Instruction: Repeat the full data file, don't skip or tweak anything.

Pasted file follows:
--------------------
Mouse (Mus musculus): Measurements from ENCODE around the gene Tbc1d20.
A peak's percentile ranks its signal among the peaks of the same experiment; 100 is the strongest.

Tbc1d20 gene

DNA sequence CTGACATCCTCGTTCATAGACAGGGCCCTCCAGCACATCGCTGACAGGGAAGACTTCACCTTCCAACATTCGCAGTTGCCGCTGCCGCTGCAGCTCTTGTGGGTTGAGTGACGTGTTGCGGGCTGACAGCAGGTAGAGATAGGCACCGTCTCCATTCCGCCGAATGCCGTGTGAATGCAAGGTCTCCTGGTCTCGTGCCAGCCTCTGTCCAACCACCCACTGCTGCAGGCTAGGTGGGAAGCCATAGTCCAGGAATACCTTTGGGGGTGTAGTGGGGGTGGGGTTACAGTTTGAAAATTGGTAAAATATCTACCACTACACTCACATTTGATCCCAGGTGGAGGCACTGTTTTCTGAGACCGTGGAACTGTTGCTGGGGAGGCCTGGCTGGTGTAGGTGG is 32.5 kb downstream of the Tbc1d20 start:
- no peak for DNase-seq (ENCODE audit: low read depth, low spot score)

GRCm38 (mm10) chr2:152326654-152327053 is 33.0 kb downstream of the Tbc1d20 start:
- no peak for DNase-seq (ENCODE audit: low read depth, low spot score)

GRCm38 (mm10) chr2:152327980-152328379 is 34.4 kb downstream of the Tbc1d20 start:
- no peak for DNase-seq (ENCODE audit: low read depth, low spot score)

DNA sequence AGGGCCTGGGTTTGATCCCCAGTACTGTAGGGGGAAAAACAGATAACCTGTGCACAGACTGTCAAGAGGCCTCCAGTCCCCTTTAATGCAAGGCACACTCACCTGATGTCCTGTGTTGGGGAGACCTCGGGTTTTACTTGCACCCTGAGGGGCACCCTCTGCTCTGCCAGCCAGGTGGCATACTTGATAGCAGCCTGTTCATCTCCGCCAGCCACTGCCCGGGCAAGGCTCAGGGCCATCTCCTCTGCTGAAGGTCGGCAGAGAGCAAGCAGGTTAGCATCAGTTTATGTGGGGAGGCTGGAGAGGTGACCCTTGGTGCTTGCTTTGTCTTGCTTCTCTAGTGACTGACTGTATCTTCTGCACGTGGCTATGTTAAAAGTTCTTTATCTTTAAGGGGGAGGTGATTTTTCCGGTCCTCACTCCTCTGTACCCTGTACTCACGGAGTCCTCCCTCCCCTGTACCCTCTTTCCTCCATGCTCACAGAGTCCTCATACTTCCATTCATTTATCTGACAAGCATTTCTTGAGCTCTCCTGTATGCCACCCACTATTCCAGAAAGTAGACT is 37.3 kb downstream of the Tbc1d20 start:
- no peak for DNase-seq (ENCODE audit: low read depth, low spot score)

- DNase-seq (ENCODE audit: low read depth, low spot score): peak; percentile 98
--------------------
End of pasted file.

Mouse (Mus musculus): Measurements from ENCODE around the gene Tbc1d20.
A peak's percentile ranks its signal among the peaks of the same experiment; 100 is the strongest.

Tbc1d20 gene

DNA sequence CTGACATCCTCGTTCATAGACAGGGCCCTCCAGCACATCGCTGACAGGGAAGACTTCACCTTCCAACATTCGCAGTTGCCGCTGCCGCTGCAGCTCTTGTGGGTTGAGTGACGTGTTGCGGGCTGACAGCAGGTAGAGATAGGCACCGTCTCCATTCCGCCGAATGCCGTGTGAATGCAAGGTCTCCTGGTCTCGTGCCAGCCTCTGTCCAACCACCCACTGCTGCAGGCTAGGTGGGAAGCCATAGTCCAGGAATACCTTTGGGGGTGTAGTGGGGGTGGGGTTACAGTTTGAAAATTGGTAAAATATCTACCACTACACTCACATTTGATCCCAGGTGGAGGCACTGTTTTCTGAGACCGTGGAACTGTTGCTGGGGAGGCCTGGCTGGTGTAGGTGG is 32.5 kb downstream of the Tbc1d20 start:
- no peak for DNase-seq (ENCODE audit: low read depth, low spot score)

GRCm38 (mm10) chr2:152326654-152327053 is 33.0 kb downstream of the Tbc1d20 start:
- no peak for DNase-seq (ENCODE audit: low read depth, low spot score)

GRCm38 (mm10) chr2:152327980-152328379 is 34.4 kb downstream of the Tbc1d20 start:
- no peak for DNase-seq (ENCODE audit: low read depth, low spot score)

DNA sequence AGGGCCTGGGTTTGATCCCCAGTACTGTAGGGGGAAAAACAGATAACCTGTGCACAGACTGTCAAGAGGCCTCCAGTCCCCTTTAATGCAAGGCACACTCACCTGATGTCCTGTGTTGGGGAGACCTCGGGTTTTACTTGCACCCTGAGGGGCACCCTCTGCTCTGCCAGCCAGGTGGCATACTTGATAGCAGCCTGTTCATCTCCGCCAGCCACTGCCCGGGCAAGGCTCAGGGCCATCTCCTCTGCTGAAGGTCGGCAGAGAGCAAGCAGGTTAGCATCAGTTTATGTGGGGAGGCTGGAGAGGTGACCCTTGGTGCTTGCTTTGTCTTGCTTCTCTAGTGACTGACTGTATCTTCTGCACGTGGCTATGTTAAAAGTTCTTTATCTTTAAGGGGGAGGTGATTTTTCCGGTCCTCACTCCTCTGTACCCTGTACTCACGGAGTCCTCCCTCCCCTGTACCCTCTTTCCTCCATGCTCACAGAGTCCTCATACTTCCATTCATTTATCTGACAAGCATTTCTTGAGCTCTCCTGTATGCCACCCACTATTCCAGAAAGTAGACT is 37.3 kb downstream of the Tbc1d20 start:
- no peak for DNase-seq (ENCODE audit: low read depth, low spot score)

- DNase-seq (ENCODE audit: low read depth, low spot score): peak; percentile 98